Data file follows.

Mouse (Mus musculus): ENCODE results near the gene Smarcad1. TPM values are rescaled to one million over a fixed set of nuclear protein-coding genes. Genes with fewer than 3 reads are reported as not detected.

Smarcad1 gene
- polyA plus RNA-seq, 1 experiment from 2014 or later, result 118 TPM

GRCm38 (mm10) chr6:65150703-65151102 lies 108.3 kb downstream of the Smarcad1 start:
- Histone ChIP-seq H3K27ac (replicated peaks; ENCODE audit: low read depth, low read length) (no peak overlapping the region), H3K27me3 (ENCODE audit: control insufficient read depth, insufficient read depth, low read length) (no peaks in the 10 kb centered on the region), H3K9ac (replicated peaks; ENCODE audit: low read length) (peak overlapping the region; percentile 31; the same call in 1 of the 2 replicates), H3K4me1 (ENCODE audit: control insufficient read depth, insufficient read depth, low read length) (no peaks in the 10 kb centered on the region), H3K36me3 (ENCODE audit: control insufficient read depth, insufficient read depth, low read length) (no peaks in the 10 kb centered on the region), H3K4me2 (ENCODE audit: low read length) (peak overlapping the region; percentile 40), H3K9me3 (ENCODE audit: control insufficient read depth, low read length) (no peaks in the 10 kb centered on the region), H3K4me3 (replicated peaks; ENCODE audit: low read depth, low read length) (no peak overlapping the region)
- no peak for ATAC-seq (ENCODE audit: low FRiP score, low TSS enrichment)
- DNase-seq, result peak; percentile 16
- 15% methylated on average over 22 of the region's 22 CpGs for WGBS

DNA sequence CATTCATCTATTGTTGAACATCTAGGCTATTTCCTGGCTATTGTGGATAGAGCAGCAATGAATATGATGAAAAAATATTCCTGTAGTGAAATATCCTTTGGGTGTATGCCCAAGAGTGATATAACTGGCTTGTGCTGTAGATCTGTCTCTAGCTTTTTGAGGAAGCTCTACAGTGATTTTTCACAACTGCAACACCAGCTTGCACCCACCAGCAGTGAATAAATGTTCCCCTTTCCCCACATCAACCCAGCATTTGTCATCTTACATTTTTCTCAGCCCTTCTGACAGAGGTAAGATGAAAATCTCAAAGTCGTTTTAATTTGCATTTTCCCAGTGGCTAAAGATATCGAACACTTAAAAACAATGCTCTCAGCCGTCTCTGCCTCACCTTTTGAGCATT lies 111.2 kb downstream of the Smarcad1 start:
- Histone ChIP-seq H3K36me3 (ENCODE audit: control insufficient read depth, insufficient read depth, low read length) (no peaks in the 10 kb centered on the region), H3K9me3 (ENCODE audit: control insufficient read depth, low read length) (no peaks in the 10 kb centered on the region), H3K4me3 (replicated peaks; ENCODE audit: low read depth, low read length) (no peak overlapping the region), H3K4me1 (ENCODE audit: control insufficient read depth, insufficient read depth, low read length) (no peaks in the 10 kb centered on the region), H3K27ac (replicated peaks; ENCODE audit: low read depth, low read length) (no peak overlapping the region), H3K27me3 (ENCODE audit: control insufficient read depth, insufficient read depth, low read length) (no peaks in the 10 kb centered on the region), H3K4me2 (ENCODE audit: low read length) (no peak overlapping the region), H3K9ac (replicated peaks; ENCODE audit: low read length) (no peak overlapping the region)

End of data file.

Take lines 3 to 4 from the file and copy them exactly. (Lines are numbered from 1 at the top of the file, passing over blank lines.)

- polyA plus RNA-seq, 1 experiment from 2014 or later, result 118 TPM

GRCm38 (mm10) chr6:65150703-65151102 lies 108.3 kb downstream of the Smarcad1 start: